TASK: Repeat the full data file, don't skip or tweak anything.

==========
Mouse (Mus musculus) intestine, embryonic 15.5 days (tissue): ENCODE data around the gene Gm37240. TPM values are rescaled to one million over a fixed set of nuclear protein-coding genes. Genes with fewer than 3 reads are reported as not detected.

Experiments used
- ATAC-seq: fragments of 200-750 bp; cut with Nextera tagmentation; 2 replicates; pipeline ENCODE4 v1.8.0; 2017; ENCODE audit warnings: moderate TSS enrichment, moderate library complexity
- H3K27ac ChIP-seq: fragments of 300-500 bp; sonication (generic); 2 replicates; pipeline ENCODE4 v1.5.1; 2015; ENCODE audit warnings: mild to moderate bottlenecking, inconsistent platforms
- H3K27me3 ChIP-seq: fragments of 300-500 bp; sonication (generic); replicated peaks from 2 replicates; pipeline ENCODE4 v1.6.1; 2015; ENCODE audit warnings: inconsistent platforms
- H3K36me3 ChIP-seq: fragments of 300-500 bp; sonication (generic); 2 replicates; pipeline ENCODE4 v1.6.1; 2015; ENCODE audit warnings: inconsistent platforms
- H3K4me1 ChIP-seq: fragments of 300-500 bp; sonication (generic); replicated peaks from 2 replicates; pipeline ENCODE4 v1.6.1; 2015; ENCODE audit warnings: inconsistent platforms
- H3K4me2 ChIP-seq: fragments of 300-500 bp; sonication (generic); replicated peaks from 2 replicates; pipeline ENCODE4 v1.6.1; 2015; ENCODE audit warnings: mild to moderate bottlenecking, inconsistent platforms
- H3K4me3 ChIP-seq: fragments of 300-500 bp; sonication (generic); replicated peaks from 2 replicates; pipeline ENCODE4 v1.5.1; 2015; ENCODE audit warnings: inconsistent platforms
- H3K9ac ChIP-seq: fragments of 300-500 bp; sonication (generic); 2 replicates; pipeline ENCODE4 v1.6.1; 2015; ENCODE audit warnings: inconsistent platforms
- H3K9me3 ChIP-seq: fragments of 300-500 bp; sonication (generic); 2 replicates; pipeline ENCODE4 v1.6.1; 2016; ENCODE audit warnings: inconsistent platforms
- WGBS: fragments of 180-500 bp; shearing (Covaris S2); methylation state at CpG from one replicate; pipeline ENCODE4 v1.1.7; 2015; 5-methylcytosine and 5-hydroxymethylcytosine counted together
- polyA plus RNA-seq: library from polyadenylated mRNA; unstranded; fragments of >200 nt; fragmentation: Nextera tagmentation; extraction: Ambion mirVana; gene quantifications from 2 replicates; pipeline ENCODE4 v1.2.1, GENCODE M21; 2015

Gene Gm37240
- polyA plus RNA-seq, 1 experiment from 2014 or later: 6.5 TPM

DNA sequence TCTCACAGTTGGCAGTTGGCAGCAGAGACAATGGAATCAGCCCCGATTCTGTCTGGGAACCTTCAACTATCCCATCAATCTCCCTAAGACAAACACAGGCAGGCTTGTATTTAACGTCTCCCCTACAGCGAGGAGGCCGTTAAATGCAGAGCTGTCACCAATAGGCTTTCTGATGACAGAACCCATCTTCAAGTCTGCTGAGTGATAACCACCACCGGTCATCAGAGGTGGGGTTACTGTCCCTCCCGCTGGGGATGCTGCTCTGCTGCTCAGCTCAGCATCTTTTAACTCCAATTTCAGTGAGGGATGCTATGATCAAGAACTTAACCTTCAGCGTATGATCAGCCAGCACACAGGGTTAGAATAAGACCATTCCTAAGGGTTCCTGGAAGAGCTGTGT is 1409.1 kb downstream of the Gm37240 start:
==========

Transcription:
Mouse (Mus musculus) intestine, embryonic 15.5 days (tissue): ENCODE data around the gene Gm37240. TPM values are rescaled to one million over a fixed set of nuclear protein-coding genes. Genes with fewer than 3 reads are reported as not detected.

Experiments used
- ATAC-seq: fragments of 200-750 bp; cut with Nextera tagmentation; 2 replicates; pipeline ENCODE4 v1.8.0; 2017; ENCODE audit warnings: moderate TSS enrichment, moderate library complexity
- H3K27ac ChIP-seq: fragments of 300-500 bp; sonication (generic); 2 replicates; pipeline ENCODE4 v1.5.1; 2015; ENCODE audit warnings: mild to moderate bottlenecking, inconsistent platforms
- H3K27me3 ChIP-seq: fragments of 300-500 bp; sonication (generic); replicated peaks from 2 replicates; pipeline ENCODE4 v1.6.1; 2015; ENCODE audit warnings: inconsistent platforms
- H3K36me3 ChIP-seq: fragments of 300-500 bp; sonication (generic); 2 replicates; pipeline ENCODE4 v1.6.1; 2015; ENCODE audit warnings: inconsistent platforms
- H3K4me1 ChIP-seq: fragments of 300-500 bp; sonication (generic); replicated peaks from 2 replicates; pipeline ENCODE4 v1.6.1; 2015; ENCODE audit warnings: inconsistent platforms
- H3K4me2 ChIP-seq: fragments of 300-500 bp; sonication (generic); replicated peaks from 2 replicates; pipeline ENCODE4 v1.6.1; 2015; ENCODE audit warnings: mild to moderate bottlenecking, inconsistent platforms
- H3K4me3 ChIP-seq: fragments of 300-500 bp; sonication (generic); replicated peaks from 2 replicates; pipeline ENCODE4 v1.5.1; 2015; ENCODE audit warnings: inconsistent platforms
- H3K9ac ChIP-seq: fragments of 300-500 bp; sonication (generic); 2 replicates; pipeline ENCODE4 v1.6.1; 2015; ENCODE audit warnings: inconsistent platforms
- H3K9me3 ChIP-seq: fragments of 300-500 bp; sonication (generic); 2 replicates; pipeline ENCODE4 v1.6.1; 2016; ENCODE audit warnings: inconsistent platforms
- WGBS: fragments of 180-500 bp; shearing (Covaris S2); methylation state at CpG from one replicate; pipeline ENCODE4 v1.1.7; 2015; 5-methylcytosine and 5-hydroxymethylcytosine counted together
- polyA plus RNA-seq: library from polyadenylated mRNA; unstranded; fragments of >200 nt; fragmentation: Nextera tagmentation; extraction: Ambion mirVana; gene quantifications from 2 replicates; pipeline ENCODE4 v1.2.1, GENCODE M21; 2015

Gene Gm37240
- polyA plus RNA-seq, 1 experiment from 2014 or later: 6.5 TPM

DNA sequence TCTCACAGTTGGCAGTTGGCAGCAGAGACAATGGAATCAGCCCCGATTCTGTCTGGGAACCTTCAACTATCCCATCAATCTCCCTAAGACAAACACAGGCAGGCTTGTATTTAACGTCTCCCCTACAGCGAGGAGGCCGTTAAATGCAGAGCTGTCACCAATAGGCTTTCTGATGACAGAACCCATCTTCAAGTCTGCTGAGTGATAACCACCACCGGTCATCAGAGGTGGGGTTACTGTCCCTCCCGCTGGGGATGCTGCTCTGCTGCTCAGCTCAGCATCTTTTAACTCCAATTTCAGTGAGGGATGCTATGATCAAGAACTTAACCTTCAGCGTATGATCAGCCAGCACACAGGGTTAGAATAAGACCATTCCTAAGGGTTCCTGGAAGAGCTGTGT is 1409.1 kb downstream of the Gm37240 start: